Offending behaviour interventions that adhere to the now well‐known principles of “What Works” can be effective in reducing recidivism. The field is dominated by a programmed approach, in which facilitators adhere to a manual designed to target specific criminogenic needs and risks in different groups of offenders. This study aims to explore the short‐term impact of the Prisoners Addressing Substance Related Offending (P‐ASRO) programme, a cognitive‐behavioural intervention addressing offending related to substance misuse and targeting those with low‐medium dependency. The aim of this paper is to evaluate the impact of P‐ASRO in key areas targeted by the programme.
A non‐experimental fixed design examined differences between the pre‐ and post‐intervention measures of prisoners (n=81) who had completed the P‐ASRO programme between April 2006 and March 2007.
The majority of offenders in the sample fell into the high‐dependency need group. Nevertheless, there were significant differences between all of the pre‐ and post‐measures, with large effect sizes reported. Prisoners were found to be less impulsive, to have increased their problem‐solving ability, to have developed a greater internal locus of control and were more motivated toward taking action.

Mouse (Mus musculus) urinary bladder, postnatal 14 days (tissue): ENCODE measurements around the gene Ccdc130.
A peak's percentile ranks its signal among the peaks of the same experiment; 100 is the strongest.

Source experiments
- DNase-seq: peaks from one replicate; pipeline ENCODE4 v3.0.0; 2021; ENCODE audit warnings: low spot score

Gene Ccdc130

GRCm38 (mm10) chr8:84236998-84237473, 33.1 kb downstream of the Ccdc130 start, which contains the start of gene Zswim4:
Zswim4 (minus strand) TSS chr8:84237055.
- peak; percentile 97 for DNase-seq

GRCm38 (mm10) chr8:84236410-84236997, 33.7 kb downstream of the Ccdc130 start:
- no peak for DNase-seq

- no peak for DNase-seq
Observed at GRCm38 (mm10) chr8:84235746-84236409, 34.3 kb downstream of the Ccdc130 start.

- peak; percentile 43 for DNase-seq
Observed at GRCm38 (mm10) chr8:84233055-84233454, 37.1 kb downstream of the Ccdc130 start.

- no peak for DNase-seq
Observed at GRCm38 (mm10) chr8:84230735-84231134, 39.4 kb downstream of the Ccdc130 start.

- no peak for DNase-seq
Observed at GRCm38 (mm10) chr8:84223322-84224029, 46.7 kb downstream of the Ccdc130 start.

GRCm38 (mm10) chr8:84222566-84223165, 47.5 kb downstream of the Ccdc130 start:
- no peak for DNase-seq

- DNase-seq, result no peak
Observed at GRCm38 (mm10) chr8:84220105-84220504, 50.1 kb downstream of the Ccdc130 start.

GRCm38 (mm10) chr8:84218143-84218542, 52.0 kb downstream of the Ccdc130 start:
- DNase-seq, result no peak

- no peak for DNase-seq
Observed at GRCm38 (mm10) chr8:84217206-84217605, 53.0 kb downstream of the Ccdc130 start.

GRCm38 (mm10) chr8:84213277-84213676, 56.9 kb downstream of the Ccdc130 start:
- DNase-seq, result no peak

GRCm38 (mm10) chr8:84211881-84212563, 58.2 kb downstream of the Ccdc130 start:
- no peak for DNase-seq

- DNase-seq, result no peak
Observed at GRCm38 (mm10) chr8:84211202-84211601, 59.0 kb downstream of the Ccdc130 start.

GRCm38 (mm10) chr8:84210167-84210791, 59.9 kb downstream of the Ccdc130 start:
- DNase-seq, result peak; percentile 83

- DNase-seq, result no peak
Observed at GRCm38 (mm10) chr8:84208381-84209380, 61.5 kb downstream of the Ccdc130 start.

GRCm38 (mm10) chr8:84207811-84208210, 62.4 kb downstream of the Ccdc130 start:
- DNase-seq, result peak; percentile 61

Caution needs to be taken in relation to the conclusions that can be drawn due to the nature of the data used (anonymised archival data) which do not allow for the control of certain key variables.
The findings add to the research on prison interventions and lend some support to the suitability of this intervention for offenders with substance use problems, regardless of severity of substance dependency.
Crane, M. and Blud, L. (2012), "The effectiveness of Prisoners Addressing Substance Related Offending (P‐ASRO) programme: evaluating the pre and post treatment psychometric outcomes in an adult male Category C prison", The British Journal of Forensic Practice, Vol. 14 No. 1, pp. 49-59. https://doi.org/10.1108/14636641211204469Download as .RIS
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